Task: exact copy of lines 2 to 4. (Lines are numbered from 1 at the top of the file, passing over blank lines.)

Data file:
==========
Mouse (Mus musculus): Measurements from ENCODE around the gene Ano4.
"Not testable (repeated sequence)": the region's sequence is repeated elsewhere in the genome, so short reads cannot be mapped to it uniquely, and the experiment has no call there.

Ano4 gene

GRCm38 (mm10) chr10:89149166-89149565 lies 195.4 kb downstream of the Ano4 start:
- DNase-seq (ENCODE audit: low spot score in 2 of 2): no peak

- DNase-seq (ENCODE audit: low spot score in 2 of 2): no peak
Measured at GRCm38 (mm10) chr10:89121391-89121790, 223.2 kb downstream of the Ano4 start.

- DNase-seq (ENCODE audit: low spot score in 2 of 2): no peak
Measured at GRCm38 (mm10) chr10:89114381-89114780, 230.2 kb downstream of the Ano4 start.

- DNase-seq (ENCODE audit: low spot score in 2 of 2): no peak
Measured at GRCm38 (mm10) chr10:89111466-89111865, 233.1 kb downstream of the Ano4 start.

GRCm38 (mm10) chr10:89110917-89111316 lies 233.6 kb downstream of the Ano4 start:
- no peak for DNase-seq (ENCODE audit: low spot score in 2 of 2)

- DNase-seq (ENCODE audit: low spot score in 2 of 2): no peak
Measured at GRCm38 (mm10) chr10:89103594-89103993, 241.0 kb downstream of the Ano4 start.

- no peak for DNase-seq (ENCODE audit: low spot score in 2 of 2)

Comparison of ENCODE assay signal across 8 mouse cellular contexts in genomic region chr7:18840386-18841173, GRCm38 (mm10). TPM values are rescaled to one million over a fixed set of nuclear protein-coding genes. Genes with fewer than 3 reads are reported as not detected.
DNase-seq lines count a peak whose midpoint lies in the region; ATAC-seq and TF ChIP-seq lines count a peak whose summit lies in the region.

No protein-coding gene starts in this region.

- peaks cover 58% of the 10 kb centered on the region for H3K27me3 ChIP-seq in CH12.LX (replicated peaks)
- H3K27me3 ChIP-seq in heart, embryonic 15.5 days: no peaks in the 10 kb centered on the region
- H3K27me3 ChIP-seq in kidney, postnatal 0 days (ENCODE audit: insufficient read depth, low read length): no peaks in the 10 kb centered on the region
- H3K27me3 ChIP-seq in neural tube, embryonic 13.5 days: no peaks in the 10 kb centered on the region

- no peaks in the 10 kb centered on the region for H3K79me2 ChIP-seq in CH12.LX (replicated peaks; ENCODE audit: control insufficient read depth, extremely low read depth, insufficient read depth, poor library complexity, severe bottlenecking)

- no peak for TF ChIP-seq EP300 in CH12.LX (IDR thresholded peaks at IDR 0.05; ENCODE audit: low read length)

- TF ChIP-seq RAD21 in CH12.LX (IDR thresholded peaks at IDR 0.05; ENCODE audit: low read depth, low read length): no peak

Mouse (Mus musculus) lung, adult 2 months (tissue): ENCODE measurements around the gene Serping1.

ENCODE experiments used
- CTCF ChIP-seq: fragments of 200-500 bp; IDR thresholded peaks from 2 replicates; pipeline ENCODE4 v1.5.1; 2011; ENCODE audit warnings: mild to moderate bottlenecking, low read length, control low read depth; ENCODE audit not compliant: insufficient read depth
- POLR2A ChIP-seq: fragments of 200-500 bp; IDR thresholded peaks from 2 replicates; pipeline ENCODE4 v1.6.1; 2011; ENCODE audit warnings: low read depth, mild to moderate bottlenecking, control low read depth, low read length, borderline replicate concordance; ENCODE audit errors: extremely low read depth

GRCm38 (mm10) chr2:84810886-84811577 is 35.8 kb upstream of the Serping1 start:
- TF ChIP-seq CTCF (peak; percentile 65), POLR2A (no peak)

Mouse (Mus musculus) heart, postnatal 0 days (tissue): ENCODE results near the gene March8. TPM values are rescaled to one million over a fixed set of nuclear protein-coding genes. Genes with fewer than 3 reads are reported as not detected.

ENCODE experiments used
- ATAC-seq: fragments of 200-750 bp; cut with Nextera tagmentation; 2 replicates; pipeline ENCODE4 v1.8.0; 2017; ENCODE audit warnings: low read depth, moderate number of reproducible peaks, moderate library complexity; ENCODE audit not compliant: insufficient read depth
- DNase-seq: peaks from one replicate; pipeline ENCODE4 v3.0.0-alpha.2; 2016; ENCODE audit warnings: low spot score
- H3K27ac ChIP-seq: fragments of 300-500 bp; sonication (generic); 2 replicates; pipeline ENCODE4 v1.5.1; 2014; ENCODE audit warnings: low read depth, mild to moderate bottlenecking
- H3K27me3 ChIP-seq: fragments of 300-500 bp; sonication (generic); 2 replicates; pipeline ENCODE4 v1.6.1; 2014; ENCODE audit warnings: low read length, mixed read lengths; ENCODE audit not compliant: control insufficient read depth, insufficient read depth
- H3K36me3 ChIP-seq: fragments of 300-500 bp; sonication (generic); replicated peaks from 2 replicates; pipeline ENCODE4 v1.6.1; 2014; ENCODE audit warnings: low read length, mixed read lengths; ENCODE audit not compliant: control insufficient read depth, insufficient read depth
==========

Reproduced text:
"Not testable (repeated sequence)": the region's sequence is repeated elsewhere in the genome, so short reads cannot be mapped to it uniquely, and the experiment has no call there.

Ano4 gene

GRCm38 (mm10) chr10:89149166-89149565 lies 195.4 kb downstream of the Ano4 start: